PM Netanyahu and President of the Palestinian Authority Mahmoud Abbas in Washington, 2010.
(photo credit: GPO)
Jason Greenblatt, US President Donald Trump’s special representative for international negotiations, arrived in Israel this week for meetings with Israeli and Palestinian officials during which he plans to discuss the possibility of holding an international or regional conference, which – with the help of the Americans – would lead to talks between the two sides.
Convening such a conference, however, would be a grave mistake. The role of special representative for international negotiations is not to organize events like the one that took place in Annapolis 10 years ago or the many others that never achieved their goals. The objective of this position is, rather, to identify what the real situation is, to ascertain the readiness of both sides to reach an agreement, and to relay this information to the president. If Washington sees that there is a basis for holding talks, then it would be best to hold said talks initially and quietly in the US, so that neither side would have to set preconditions and unrealistic end goals even before they sit down together.
What’s important now is to hold serious talks between the two leaders who really matter: Benjamin Netanyahu and Mahmoud Abbas. They need to be asked tough questions, try to understand how much leeway they really have, and then decide whether Israel has a true partner in Ramallah and the PLO a true partner in Jerusalem. After all, both sides claim that they have no partner, and the world seems to agree with them.
For the moment, Netanyahu is not willing to make the concessions that would be necessary to reach a permanent agreement, and neither is Abbas capable of including the Gaza Strip in such an agreement. Both leaders speak about the importance of reaching such an agreement, both speak about the importance of reaching it now, and both of them know that it will not happen.
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It’s highly likely that Greenblatt will reach the conclusion that although neither side is overly enthusiastic about a gradational agreement, no other alternatives exist. Such an agreement would include the immediate establishment of a Palestinian state, with temporary borders (for the meantime). The two sides would have to discuss the location of these temporary borders, and about security arrangements during the interim period until a final agreement can be reached.
Ostensibly, they could accomplish this in a matter of months. They’d have to agree on the length of the interim period (between three and five years), and the US (or the Quartet it heads) would have to formulate a vision for the final agreement, which both sides would be required to acknowledge, but not necessarily accept.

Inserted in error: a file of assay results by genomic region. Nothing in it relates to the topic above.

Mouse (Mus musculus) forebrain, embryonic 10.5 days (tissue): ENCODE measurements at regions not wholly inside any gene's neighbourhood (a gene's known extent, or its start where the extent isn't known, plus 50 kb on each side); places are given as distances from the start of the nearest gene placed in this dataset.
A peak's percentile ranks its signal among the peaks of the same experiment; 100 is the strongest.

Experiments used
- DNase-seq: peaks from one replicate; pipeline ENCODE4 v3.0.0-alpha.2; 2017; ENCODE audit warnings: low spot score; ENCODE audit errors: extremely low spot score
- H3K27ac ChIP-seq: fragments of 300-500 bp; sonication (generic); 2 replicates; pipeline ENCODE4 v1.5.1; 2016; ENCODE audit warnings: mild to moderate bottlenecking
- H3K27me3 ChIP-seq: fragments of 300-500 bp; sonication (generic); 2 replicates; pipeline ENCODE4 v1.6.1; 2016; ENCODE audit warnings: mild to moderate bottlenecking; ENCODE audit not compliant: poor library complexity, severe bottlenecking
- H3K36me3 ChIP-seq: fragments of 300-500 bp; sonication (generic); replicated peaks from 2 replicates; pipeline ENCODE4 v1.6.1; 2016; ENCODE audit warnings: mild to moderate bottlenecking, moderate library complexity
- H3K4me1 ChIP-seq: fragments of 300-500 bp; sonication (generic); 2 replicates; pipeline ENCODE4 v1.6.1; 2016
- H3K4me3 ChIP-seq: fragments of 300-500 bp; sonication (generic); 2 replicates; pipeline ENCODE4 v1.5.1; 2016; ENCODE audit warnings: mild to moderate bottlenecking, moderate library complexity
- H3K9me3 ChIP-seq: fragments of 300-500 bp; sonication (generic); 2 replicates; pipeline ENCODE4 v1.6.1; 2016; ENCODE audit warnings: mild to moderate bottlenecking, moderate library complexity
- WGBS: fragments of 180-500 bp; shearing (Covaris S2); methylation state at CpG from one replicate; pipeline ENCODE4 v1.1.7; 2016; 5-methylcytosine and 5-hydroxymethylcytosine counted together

This vision might include the possibility of establishing a confederation between an independent and sovereign Israel and an independent and sovereign Palestinian state. Such a confederation would allow for Jewish settlements outside of Israeli territory to remain intact inside a Palestinian state, while at the same time allow an agreed upon number of Palestinians to live within Israel as residents. There would also be a division of security services, which would grant Palestinians full responsibility over internal security issues within their country, with Israel playing a key role in providing protection over the entire future areas within the confederation.
The Arab League will be required to make decisions regarding what steps it plans on taking during the interim period (and which will be retracted if the sides fail to meet the time constraints).
The international or regional conference may be postponed for a few months, which would allow time for the gradational agreement to be implemented, for a Palestinian state to be established and for the start of negotiations between the two governments which would lead to a permanent agreement.
The mistake made by former secretary of state John Kerry, in which he tried to push the two sides to make impossible moves, must not be repeated. A public event should not be planned, because this would only ensure that each side would make extremist statements, and would also cause great frustration if it did not lead to success.
This opportunity, which has developed as a result of the arrival of the new Trump administration, and following the meeting between President Trump and Prime Minister Netanyahu, and a phone conversation between the former and the president of the Palestinian Authority, is wonderful and surprising. If it fails to come to fruition, it’s unlikely that another attempt will be made any time in the near future, and so this is a one-time chance.
The intermediary here has a very heavy responsibility. It’s in the interests of both sides to pull the talks in different directions, and so it is up to the American envoy to make a cold, comprehensive assessment of both sides’ positions, and then decide if he’s ready to make a recommendation to Trump, and dive head first into our conflict, hold secret talks and push the envelope past everyone’s comfort zone.The author is a former minister of justice and Israeli statesman who has served in multiple positions in the Israeli government and was an architect of the Oslo Process and the Geneva Initiative. Translated by Hannah Hochner.
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